How to Evaluate Management

January 20, 2017 Printer Friendly Printer Friendly

In our stock research articles, you may often hear us say something like “if you like the management team,” or “if you trust the management team…” Management matters because they are the people making the decisions that shape everything about a company, from its capital structure to its product line.

But how can an investor judge the quality of a management team? Evaluating management is difficult and quite subjective. This is because so many aspects of the job are intangible. You can indirectly ascertain the quality of management to a degree by looking at the financials—good financials probably point to something that is going right with leadership. Of course, that is under the assumption that management is honest and that they haven’t cooked the books.

So, it takes a little bit of research. To provide some guidance on this process, I wanted to share some of the criteria that I use to assess a company’s management team.

Much of the information I use can be found directly within Stock Rover or via the links we provide in the Insight panel. These include links to the company’s homepage, SEC filings, insider transactions and officers, news, and external financial site links.

Good Management

Look for a management team that is…

  • Stable, smart and experienced
  • Excellent capital allocators
  • Shareholder friendly
  • Honest
  • Growing revenue

How do we do this? Let’s take a look at each of the above bullet points.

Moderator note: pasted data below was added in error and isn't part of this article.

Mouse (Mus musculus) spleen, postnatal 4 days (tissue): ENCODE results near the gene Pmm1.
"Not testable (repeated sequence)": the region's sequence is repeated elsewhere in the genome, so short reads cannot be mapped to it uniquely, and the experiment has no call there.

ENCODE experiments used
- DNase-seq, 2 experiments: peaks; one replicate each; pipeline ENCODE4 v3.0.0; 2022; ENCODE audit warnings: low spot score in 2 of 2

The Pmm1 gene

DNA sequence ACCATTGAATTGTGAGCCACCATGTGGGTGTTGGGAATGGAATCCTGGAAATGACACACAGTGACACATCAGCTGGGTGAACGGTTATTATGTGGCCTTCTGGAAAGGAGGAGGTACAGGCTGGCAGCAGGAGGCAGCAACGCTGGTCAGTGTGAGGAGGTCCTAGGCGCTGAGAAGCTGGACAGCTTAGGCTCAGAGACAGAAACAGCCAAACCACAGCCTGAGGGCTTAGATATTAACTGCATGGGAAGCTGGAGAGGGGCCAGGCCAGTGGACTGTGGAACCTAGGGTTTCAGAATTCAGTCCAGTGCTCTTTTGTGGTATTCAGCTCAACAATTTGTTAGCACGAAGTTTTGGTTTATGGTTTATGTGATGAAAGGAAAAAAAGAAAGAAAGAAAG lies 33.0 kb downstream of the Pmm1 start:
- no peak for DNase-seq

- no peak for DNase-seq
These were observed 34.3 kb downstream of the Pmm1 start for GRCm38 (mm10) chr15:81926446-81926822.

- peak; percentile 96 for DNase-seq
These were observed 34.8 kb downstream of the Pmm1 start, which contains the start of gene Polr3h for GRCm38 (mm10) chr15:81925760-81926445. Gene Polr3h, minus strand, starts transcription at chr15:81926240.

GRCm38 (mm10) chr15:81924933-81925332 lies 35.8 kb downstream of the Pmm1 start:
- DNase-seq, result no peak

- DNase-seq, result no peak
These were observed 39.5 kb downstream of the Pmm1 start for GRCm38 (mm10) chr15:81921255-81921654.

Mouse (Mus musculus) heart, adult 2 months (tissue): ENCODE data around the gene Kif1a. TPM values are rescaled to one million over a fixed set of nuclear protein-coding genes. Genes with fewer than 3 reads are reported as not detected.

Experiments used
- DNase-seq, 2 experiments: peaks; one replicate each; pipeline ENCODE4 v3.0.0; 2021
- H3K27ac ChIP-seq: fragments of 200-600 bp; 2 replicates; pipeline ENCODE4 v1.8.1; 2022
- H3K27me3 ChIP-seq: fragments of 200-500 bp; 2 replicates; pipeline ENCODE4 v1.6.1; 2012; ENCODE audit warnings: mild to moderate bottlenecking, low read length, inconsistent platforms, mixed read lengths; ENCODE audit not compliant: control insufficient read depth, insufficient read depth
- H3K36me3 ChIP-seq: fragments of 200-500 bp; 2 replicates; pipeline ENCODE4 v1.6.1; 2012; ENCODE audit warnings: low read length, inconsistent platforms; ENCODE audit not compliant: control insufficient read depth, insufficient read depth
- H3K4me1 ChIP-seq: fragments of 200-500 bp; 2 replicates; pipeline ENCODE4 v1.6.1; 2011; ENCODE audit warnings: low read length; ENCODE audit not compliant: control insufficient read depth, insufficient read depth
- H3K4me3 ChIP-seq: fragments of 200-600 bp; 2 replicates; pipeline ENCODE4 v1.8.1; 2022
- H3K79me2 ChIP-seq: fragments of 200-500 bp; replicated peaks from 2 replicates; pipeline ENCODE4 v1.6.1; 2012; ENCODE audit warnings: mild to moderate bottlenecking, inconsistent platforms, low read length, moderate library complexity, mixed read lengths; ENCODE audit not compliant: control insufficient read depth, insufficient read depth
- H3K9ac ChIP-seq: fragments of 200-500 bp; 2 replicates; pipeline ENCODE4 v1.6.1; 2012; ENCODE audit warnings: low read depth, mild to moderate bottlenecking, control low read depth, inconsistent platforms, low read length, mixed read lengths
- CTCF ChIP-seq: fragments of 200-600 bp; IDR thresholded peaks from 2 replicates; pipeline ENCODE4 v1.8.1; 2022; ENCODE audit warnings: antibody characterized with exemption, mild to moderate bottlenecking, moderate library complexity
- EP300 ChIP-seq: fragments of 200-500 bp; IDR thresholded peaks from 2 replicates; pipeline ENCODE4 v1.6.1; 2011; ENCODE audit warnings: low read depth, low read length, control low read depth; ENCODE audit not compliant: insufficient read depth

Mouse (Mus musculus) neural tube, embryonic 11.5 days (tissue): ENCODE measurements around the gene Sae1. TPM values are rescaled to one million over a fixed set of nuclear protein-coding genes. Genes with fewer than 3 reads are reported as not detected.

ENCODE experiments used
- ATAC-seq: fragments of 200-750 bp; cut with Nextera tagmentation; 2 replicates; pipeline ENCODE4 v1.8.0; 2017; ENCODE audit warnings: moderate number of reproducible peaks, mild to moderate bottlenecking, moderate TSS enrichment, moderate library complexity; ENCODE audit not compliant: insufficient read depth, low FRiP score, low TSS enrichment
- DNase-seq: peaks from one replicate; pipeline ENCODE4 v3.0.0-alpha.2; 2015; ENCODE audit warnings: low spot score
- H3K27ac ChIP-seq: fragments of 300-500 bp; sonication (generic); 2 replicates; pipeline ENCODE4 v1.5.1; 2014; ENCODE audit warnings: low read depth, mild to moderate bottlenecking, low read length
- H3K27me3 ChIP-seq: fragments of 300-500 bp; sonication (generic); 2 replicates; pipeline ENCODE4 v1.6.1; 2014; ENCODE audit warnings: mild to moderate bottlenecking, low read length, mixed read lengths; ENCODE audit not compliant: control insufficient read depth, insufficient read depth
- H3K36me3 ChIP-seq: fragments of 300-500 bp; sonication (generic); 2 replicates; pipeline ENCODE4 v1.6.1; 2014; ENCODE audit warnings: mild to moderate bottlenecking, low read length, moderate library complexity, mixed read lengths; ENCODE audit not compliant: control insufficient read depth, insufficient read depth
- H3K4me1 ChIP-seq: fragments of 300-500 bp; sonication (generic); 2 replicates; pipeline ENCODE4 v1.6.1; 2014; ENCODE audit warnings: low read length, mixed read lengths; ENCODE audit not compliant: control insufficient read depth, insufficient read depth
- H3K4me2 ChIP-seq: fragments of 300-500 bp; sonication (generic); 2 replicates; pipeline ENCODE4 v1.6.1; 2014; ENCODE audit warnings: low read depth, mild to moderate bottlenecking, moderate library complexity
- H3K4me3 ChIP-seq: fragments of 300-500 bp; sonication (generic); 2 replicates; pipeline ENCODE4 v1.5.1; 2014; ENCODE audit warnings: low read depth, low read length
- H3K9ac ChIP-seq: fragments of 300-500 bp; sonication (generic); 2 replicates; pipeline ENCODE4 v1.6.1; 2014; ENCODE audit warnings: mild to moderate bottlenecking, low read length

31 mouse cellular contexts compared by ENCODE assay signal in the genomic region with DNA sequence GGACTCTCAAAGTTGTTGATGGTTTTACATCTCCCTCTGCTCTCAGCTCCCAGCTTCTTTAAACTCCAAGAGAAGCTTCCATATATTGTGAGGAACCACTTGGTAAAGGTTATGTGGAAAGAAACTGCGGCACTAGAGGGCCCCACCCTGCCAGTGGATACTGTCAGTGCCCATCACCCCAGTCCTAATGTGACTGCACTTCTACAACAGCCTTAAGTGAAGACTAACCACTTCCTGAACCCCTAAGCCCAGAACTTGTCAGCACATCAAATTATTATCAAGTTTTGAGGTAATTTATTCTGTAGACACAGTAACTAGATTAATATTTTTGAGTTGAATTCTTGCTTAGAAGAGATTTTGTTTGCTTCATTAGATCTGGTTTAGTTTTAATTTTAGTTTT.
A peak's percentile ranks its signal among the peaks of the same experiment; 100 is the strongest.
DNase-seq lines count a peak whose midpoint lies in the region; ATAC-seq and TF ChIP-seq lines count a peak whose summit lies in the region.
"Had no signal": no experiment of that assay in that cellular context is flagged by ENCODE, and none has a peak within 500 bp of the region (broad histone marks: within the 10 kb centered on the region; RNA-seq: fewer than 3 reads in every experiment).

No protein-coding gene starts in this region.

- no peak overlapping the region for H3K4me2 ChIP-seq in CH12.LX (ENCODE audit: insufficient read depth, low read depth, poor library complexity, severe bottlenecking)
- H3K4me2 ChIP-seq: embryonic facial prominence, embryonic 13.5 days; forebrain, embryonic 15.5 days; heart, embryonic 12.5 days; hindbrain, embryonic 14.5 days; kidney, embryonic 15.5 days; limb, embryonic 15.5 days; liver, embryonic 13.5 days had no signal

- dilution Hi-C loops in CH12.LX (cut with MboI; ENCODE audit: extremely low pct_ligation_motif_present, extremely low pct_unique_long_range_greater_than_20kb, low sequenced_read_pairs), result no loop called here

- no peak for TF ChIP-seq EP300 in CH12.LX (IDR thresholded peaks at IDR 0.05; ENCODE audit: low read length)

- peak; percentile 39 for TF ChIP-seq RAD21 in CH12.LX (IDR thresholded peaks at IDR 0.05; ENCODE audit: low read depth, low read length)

Stable, smart and experienced

  • Look for a history of strong leadership with a CEO ideally at least 5 years in top job.
  • Look at educational backgrounds of management team.
  • Look at past work experiences and responsibilities. Having a CEO who is a product person is generally a good thing.
  • Look at the rest of the management team and their qualifications as well as time spent together.

Where to find: All of this information should be available on the company website.

Excellent capital allocators

They have made good business decisions in the past, which can give you some faith in their decisionmaking abilities for the future.

  • Look for improving ROA, ROE, ROIC and better than industry averages on all measures. To learn more about these metrics, see the Know Your Profitability Metrics article.

Where to find: These metrics are all available in Stock Rover and can be compared to peers in the main Table or in the Peers tab of the Insight panel. Find them in an existing view (such as Profitability) or add them to any view.

Shareholder friendly

They are clearly aiming to create value for shareholders.

  • Look for increasing dividends (if the company pays dividends), stable or decreasing share counts, and reasonable compensation (salary + options) for officers. Compare to peer companies for context on compensation.
  • It doesn’t always happen, but the CEO and Chairman of the board ideally should be different people.

Where to find: Both Dividends Per Share and Shares can be found as columns in the Table, and viewed over time by expanding the table row to reveal historical data. Compensation can be found using the “Officers” link in the Summary tab of the Insight panel. The CEO and Chairman can be found on the officers page or company’s website.


This one is tough to know. But you can try.

  • Search for news and articles that speak to the company’s reputation.
  • Is there always a lot of litigation occurring with the company? Not a good sign.